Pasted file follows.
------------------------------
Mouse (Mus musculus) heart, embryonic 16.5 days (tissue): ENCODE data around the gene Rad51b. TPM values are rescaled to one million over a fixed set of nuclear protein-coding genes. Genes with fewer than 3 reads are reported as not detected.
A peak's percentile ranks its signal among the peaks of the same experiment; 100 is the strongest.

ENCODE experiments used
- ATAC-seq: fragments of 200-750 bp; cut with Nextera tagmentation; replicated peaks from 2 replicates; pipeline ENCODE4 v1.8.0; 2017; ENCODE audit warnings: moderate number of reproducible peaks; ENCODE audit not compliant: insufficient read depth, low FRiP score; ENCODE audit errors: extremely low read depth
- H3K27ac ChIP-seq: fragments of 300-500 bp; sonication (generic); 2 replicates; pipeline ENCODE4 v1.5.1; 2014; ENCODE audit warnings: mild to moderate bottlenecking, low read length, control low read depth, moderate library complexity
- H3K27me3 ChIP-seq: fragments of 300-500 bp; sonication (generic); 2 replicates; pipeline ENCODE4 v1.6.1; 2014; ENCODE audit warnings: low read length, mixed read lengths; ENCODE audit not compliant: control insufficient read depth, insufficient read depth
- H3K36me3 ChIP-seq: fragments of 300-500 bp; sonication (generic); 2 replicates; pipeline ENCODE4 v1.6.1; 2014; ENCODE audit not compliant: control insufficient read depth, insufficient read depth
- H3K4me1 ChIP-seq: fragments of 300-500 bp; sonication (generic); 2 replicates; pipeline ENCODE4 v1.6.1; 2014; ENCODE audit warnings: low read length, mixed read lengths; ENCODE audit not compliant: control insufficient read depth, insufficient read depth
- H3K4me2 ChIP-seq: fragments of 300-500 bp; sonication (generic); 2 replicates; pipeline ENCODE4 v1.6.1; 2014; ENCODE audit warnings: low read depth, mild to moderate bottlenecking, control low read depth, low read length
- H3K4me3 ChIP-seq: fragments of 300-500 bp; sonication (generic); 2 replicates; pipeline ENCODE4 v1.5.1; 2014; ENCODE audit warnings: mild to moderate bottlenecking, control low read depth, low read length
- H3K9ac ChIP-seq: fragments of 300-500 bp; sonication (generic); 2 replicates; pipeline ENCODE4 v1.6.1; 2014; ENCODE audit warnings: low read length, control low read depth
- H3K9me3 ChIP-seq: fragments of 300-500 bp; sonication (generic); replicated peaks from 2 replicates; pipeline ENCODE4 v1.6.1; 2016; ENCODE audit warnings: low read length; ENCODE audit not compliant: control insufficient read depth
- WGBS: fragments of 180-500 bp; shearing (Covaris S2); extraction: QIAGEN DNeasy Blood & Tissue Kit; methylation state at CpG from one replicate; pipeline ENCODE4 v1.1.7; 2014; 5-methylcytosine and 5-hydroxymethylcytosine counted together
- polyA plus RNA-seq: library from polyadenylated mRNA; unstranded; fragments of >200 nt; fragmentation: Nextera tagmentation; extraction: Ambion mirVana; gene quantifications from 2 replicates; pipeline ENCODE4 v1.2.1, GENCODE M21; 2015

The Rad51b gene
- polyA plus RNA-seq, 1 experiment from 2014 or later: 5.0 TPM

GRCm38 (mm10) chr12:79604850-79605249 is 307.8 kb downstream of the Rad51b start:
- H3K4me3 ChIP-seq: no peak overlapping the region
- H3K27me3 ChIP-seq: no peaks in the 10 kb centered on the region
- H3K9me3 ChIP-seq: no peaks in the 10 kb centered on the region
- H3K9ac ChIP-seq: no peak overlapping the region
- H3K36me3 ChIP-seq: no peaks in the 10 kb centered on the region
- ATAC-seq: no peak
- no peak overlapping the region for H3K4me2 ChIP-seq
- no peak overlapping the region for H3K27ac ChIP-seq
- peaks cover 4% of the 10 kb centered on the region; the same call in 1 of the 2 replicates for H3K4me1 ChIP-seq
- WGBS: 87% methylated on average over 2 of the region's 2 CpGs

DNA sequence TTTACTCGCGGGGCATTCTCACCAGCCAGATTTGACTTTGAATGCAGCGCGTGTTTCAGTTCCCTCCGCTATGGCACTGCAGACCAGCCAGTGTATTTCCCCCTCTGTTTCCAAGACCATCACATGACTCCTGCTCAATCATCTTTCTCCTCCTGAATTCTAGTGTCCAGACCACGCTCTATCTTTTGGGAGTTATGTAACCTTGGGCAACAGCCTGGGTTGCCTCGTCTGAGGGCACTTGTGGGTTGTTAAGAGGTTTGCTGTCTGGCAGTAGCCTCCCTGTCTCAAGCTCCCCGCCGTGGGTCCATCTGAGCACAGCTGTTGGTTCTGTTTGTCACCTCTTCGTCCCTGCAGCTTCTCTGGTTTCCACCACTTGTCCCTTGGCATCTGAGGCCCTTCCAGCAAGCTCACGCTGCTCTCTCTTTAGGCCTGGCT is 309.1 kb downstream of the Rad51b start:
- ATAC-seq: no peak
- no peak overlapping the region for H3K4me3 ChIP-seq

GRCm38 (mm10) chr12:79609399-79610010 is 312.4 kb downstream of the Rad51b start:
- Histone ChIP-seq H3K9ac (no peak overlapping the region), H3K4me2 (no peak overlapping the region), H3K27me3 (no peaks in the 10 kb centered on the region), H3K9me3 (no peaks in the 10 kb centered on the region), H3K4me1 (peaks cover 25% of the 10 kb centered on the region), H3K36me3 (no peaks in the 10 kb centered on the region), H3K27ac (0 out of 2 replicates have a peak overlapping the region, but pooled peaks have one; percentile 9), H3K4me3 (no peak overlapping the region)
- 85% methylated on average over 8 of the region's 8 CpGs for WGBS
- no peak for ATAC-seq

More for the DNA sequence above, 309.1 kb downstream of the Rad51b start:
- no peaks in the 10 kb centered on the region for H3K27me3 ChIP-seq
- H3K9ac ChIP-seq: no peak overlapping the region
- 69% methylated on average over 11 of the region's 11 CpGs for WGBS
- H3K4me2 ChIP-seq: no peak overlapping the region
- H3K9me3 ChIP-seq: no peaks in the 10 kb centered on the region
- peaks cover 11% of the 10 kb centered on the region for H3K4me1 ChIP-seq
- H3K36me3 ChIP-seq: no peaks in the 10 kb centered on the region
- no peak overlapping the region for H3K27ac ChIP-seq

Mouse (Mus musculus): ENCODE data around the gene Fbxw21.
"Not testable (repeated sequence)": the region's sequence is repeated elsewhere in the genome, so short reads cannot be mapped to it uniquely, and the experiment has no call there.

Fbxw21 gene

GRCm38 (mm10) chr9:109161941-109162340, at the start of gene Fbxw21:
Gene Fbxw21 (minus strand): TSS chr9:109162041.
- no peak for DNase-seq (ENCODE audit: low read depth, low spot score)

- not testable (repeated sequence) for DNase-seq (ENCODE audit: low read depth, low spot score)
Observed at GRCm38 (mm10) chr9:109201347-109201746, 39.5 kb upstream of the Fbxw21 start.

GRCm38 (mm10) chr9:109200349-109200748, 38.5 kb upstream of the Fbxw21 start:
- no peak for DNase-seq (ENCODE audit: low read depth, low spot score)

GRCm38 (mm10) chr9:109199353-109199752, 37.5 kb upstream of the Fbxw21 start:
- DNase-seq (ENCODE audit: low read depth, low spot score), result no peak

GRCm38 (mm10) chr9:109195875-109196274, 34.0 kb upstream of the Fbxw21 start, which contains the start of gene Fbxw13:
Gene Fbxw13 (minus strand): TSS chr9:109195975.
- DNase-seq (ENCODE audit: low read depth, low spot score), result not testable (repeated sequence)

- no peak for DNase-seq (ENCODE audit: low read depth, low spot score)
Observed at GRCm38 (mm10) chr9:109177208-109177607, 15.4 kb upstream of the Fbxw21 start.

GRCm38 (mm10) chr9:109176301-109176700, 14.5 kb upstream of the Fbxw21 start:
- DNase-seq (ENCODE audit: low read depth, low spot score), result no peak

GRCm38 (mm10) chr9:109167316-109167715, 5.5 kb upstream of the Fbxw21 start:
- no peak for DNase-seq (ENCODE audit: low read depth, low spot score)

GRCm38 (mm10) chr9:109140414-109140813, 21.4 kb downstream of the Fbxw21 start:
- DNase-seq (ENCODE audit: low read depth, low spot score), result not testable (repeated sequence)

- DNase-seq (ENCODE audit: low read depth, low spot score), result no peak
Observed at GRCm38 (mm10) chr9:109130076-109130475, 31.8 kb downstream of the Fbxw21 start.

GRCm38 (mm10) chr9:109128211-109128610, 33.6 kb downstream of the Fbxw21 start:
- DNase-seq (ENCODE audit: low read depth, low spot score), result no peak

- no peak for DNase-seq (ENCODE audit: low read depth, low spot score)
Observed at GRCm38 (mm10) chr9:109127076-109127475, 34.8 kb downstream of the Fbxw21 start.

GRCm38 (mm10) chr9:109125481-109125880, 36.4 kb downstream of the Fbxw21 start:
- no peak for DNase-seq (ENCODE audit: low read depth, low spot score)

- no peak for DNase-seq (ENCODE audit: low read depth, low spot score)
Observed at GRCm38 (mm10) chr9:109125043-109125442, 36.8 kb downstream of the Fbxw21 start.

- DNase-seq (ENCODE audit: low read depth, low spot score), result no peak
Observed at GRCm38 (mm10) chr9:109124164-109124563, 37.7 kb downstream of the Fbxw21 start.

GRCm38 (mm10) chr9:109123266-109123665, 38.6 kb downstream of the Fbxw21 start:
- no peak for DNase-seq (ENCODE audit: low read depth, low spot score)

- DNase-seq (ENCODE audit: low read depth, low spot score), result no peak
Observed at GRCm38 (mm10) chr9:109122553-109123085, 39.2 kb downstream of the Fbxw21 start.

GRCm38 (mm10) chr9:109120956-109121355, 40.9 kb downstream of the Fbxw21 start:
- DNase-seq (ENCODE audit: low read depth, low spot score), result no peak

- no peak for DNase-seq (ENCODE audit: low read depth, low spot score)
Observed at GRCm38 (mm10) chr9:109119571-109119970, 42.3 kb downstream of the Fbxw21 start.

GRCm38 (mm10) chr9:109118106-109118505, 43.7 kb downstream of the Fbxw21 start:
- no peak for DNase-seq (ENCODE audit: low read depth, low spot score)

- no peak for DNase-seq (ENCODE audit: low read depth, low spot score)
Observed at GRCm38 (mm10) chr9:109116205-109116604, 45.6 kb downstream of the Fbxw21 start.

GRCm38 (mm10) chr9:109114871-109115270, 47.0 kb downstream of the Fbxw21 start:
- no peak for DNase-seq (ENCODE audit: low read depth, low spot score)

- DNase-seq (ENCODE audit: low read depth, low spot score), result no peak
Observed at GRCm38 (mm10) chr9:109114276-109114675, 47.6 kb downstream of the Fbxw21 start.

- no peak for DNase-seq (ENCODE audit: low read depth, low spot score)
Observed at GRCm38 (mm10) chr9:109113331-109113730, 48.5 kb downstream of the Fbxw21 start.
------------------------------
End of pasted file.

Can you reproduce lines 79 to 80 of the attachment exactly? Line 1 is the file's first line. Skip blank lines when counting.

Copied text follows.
GRCm38 (mm10) chr9:109123266-109123665, 38.6 kb downstream of the Fbxw21 start:
- no peak for DNase-seq (ENCODE audit: low read depth, low spot score)